Sunday, November 25, 2007

BARE TWIGS IN WINTER...


"Bare twigs in winter have an actuality of their own..."
Jesse Stuart

Saturday morning I drove to Prairie du Chien, nestled on the Mississippi just north of where the Wisconsin River enters it. I had the time, so drove up to Wyalusing State Park, which overlooks the confluence. If you look closely, you'll see the priest Marquette and his guide, Joliet, poling their raft into the Mississippi from the Wisconsin, and so making rather a long discovery.

I can remember a time when my oldest son Colin, aged perhaps eleven or twelve, discovered November as a time in itself. We don't normally admit this to strangers, but Wisconsinites spend September and October mentally preparing for the hell which is Winter. Surely this'll be the Bad One! We enter November having done our duty of preparing. The garden hoses drained of water and coiled in a corner of the garage. Gas additive added to motorcycle and lawn mowers. We clean the eaves; we do whatever we have to do to the windows. We prepare for the annual influx of field mice. We are so busy nestmaking for the Winter that we sometimes forget to take a long look at the wonderful, strange changes that happen when the planet begins its northward tilt.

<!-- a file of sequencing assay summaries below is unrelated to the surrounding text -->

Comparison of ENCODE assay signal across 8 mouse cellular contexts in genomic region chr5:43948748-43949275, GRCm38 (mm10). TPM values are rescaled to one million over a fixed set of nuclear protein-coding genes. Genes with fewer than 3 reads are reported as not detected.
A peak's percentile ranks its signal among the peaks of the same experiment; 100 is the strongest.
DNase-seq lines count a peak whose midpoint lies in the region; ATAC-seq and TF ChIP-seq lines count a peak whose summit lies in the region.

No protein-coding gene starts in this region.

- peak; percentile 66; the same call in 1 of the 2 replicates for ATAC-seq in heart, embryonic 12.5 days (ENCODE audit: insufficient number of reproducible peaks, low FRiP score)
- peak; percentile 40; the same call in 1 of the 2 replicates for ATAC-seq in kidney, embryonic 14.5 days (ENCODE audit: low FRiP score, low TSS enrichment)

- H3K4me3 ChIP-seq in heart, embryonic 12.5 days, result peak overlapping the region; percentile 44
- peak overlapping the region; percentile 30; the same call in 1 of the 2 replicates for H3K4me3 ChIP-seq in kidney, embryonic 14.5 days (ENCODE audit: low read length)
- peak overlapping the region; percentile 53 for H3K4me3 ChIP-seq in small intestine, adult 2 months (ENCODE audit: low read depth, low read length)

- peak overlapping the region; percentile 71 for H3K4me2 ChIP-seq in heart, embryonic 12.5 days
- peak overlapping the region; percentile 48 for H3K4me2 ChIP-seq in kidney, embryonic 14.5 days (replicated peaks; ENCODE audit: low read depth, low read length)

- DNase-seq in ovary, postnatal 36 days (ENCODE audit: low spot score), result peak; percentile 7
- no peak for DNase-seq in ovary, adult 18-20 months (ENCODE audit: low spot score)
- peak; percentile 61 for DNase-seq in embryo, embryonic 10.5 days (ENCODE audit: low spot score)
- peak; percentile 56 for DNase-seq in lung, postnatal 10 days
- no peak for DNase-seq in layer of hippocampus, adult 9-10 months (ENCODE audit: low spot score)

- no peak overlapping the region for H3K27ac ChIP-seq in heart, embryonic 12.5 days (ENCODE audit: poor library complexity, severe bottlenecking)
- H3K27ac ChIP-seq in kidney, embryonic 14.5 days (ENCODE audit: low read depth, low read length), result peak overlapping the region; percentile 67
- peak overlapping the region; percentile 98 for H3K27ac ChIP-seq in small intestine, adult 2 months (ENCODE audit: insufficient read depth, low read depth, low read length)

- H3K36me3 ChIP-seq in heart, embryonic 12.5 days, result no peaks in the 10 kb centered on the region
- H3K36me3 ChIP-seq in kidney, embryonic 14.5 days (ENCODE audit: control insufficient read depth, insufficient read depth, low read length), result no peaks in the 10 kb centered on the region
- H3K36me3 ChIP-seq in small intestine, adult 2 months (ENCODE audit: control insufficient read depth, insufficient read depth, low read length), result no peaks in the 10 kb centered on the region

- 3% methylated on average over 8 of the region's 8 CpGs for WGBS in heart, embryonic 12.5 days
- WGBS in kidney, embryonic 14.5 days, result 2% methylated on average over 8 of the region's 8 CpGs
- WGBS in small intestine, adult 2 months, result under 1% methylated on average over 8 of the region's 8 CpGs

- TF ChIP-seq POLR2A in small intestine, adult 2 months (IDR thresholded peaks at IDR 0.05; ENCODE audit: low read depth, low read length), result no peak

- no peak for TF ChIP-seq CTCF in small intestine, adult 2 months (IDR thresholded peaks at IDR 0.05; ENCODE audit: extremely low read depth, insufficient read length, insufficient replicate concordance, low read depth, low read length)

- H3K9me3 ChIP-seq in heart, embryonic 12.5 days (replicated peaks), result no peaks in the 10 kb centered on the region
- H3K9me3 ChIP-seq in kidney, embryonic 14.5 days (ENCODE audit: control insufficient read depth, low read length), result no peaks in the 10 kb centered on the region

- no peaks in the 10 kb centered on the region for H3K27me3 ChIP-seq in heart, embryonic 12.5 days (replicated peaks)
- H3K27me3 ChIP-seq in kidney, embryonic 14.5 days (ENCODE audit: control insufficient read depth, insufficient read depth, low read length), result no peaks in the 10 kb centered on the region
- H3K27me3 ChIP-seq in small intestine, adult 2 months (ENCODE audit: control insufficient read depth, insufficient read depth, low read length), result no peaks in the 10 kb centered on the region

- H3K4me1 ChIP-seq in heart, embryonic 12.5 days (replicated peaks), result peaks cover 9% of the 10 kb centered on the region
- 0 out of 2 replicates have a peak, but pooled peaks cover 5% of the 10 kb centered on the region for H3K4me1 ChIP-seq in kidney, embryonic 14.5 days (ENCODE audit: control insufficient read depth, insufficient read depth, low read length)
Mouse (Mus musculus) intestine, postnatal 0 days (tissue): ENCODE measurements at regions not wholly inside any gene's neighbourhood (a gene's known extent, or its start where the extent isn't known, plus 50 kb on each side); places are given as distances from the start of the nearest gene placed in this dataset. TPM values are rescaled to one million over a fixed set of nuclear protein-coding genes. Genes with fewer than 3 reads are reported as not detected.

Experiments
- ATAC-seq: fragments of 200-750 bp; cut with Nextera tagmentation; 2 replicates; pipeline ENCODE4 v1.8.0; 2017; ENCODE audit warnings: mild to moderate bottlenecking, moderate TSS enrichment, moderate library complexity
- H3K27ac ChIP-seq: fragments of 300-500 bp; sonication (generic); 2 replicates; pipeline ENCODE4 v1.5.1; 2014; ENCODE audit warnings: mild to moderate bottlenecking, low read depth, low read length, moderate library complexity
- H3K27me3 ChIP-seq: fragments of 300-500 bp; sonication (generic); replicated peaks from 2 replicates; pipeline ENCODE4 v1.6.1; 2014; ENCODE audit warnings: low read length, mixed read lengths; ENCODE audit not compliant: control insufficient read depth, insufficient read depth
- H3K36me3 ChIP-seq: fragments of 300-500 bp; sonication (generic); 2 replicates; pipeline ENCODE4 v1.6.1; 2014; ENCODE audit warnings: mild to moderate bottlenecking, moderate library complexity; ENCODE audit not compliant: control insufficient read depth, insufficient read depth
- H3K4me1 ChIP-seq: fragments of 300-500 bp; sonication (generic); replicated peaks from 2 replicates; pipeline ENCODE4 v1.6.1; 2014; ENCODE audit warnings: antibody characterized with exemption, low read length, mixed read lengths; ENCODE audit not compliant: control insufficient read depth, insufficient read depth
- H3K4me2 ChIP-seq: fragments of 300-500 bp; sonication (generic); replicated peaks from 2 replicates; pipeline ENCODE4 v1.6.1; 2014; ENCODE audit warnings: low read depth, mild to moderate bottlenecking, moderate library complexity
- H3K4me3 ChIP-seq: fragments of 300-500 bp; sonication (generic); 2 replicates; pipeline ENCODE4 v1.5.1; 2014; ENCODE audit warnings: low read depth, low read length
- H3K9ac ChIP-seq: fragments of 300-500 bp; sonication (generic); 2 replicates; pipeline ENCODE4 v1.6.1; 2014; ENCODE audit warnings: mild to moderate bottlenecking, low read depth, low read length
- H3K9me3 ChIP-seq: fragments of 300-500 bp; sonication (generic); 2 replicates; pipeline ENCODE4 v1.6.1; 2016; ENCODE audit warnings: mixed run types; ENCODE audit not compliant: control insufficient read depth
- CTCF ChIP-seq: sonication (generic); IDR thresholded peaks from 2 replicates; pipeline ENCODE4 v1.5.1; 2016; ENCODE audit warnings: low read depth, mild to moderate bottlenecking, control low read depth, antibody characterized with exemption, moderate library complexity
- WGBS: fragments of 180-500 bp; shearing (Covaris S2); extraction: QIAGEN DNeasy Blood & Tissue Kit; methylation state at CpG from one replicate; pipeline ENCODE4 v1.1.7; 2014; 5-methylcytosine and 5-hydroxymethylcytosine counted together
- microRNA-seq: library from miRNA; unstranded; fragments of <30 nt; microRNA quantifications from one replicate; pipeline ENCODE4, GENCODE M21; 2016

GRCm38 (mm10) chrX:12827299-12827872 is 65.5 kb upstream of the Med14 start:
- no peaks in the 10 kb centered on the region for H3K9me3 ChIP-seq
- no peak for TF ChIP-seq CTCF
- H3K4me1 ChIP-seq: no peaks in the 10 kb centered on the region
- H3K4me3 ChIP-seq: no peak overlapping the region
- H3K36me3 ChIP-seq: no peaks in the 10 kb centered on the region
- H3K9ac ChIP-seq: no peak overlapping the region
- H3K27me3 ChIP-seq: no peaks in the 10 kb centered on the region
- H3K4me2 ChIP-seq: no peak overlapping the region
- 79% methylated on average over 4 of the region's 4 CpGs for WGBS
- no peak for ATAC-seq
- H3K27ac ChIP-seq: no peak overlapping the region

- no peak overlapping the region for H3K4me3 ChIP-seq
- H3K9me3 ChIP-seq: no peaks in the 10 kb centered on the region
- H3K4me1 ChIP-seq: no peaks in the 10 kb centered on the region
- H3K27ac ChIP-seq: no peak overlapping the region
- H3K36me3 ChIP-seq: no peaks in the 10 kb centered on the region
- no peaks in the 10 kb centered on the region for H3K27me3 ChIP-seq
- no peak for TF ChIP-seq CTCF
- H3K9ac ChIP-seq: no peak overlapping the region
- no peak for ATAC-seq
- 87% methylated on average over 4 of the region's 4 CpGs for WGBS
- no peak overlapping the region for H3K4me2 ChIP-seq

The first thing is the change in the light. This startling new angle of the sun's rays plays a piquant game in my mind. There is a sharpening in the air, a crystalline intensity that always amazes and warns. We're losing daylight. It is the end of all things. Squirrels begin to hide hickory nuts everywhere, nervous of finding them again.

Walking through the woods in November with Colin, at eleven a squirrel in his own right. Everything is open; we can see things now that we haven't seen since the last snow. The dense, cloying foliage of Summer has passed. Through a long expanse of bare tree limbs, an open meadow invites wild turkey to range. "Wow, Dad! I think I love November best of all!" I know what he means. Early November is this free, empty space of time after the business of the Fall and before the business of Winter. And even now, as I walk a dog through the fields, there is an idleness, a peaceful ache as I drink in the simplicity of it all: Creation going to sleep.

7 comments:

Lutheran Lucciola said...

I forget about all the preparations for winter. Hoses and additives, etc. Taking screens down, putting storm windows up!

Reminds me of that song, "Bare Trees"....

Another Kerner said...

Autumn in Wisconsin is crisp and the most beautiful of
seasons.....especially walking the woods with a good dog or two.

All my dogs love November.

November........and the "days dwindle down" towards winter....

Thank you for capturing November for those who have not lived or savored it with us: and thank you for reminding those of us who may have forgotten how glorious it can be....... just before we finally retreat into the cold.

Fishism said...

Ditto. Great time for shootin' stuff, and eatin' it, too.

Bruce Gee said...

Fishishm, I've found the squirrels are hard to find by November. You have to catch them in the frenzy of harvest, or they'll just play you the fool for an afternoon, spying from their trees, text-messaging each other about the idiot with a gun.

Now for rabbits and pheasant, you need a good dog.

ED said...

Man, good writing, Bruce!

CG said...
This comment has been removed by the author.
CG said...

Yah! I told J that I would love to take a road trip...like, to Iowa.